You Can Depend on Honey (Forever)
With so much of our life in turmoil this year, taking solace in the little things and participating in soothing rituals has become essential to ensuring one’s peace of mind. Given all this uncertainty, isn’t it comforting to know that some things will always remain the same? One of those immutable items is honey. Honey has been called the only food that truly lasts forever, thanks to synergy between its miraculous chemistry and the artisanal attention of bees.
You can rely 100% on the fact that your honey will be, well…always honey. That’s right, honey never spoils, goes bad or expires. If you had a jar of honey for drizzling on your cornflakes when you were five, you could still be using that same honey for sweetening your tea when turn 100 years old. Except, that’s impossible for you surely would have eaten up its sweet goodness way before then.
Proof of honey’s longevity is evident in the excavation of ancient Egyptian tombs. Archeologists have unearthed perfectly preserved pots of honey that are thousands of years old. Astonishing!
Why is it that some foods—like honey—are able to last so long? Most foods end up spoiling due to bacterial growth, which is encouraged by a food’s inherent moisture content and its storage conditions. Salty foods as well as those containing acid are more likely to resist spoilage. The same goes for products that are alcohol-based. All three of these properties minimize or eliminate bacterial growth.
Not only does honey has very little moisture in it, but it also is quite acidic (pH of 3 to 4.5). These two characteristics serve to create an inhospitable environment for bacteria or other microorganisms. Furthermore, bees have an enzyme in their stomachs called glucose oxidase (PDF) that essentially imbues honey with super powers to kill any bad bugs that could possibly grow in it.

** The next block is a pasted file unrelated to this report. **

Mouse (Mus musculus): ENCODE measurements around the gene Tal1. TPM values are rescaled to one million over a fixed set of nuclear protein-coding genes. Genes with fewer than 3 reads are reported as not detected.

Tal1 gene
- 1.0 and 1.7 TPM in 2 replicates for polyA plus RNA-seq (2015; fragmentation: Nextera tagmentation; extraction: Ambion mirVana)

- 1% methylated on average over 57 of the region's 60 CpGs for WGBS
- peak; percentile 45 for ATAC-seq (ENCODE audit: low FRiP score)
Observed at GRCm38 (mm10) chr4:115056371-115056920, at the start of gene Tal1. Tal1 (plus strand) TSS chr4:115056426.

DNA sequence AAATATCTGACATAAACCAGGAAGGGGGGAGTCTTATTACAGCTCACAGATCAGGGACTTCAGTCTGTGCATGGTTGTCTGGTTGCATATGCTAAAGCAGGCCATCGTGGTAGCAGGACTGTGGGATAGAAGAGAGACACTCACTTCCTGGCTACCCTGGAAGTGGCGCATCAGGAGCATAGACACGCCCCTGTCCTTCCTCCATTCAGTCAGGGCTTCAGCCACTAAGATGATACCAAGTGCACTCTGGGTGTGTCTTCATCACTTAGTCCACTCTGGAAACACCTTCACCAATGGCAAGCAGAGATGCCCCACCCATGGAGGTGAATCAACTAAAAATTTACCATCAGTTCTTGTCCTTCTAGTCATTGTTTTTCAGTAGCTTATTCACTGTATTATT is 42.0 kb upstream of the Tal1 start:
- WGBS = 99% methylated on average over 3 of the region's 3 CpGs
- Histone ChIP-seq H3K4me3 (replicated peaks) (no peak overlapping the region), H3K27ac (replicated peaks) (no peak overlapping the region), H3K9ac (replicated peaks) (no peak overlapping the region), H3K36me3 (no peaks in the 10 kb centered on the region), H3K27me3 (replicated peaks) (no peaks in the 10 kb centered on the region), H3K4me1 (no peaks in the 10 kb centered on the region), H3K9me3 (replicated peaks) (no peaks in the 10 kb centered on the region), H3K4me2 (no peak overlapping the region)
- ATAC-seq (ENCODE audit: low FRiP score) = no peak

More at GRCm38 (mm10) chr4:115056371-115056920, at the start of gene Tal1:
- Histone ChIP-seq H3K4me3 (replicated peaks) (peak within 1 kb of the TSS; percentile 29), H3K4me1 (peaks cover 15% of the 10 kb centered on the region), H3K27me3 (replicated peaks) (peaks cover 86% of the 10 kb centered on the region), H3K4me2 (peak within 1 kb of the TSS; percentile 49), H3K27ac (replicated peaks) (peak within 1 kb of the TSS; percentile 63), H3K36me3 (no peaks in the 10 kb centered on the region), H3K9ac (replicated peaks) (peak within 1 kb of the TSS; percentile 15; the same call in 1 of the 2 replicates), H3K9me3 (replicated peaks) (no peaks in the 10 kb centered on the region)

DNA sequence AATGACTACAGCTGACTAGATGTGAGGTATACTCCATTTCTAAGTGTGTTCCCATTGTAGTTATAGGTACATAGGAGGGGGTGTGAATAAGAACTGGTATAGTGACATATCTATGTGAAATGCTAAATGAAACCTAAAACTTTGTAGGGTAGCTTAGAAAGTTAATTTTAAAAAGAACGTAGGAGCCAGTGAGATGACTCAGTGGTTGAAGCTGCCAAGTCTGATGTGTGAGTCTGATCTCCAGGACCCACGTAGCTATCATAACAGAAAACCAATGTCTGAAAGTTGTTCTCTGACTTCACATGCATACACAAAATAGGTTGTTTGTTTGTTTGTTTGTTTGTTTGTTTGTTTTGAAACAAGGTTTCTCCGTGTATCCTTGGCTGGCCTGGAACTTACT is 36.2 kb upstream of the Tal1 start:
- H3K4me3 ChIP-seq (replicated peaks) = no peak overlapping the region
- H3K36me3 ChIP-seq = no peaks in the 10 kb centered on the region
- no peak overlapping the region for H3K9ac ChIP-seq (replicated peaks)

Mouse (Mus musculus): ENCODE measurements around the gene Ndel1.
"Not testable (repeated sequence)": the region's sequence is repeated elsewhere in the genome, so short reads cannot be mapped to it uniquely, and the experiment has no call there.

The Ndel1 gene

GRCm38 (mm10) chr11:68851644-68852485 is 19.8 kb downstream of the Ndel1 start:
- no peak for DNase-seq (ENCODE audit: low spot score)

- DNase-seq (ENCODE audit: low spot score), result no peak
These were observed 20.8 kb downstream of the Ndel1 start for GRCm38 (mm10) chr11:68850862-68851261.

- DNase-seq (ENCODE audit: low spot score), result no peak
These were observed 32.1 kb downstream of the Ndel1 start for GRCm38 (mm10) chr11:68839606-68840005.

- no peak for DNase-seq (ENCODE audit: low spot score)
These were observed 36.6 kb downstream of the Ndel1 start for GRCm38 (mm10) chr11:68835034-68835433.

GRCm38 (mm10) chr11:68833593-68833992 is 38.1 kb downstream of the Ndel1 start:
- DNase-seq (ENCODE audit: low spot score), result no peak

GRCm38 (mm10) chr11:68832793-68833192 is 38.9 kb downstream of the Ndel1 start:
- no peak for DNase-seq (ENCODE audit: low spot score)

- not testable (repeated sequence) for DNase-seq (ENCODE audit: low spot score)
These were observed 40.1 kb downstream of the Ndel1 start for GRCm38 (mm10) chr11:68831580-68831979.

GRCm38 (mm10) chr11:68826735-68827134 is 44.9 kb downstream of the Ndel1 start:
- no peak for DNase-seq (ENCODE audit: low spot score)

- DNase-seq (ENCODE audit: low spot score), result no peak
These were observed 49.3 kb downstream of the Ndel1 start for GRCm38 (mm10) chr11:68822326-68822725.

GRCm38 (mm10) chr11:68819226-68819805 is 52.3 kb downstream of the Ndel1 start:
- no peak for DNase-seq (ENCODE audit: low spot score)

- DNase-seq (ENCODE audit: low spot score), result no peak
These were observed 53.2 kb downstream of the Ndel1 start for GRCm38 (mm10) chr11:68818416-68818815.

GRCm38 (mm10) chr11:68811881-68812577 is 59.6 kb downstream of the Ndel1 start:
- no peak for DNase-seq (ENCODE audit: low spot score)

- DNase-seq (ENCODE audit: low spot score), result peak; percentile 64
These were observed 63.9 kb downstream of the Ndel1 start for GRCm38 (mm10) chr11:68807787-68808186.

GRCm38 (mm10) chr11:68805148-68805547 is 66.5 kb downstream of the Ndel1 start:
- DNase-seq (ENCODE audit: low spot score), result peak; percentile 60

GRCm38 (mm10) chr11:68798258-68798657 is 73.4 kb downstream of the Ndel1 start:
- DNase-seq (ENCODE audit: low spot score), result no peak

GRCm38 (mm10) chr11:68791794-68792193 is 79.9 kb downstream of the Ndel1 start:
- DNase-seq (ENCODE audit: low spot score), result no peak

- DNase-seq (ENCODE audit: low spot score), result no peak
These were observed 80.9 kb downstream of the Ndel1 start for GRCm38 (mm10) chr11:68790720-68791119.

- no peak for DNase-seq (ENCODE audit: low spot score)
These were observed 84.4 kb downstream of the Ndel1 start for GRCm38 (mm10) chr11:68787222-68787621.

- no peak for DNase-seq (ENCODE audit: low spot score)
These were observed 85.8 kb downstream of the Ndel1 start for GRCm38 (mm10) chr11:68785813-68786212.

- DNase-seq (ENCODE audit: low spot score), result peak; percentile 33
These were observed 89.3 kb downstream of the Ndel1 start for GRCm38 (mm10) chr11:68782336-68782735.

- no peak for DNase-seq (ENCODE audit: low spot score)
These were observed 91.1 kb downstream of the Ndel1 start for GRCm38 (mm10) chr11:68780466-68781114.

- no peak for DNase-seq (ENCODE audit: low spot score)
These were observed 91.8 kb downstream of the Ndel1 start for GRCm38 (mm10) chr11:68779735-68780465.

To ensure that your honey remains in pristine condition, it is important to seal it against moisture. The only changes you might observe in your honey over time are a darkening in color or some crystallization, but it is still safe to eat. Actually crystallization is a sign of high quality honey and some people enjoy the subtle crunch and texture of crystallized honey. However, if you prefer your honey as a liquid, just gently warm up the container by placing it in hot water (not boiling) and stirring until the crystals re-dissolve. Alternatively, a beverage hot plate works just as well.
Want to learn what other food products last forever? Check out this fascinating article in the Huffington Post.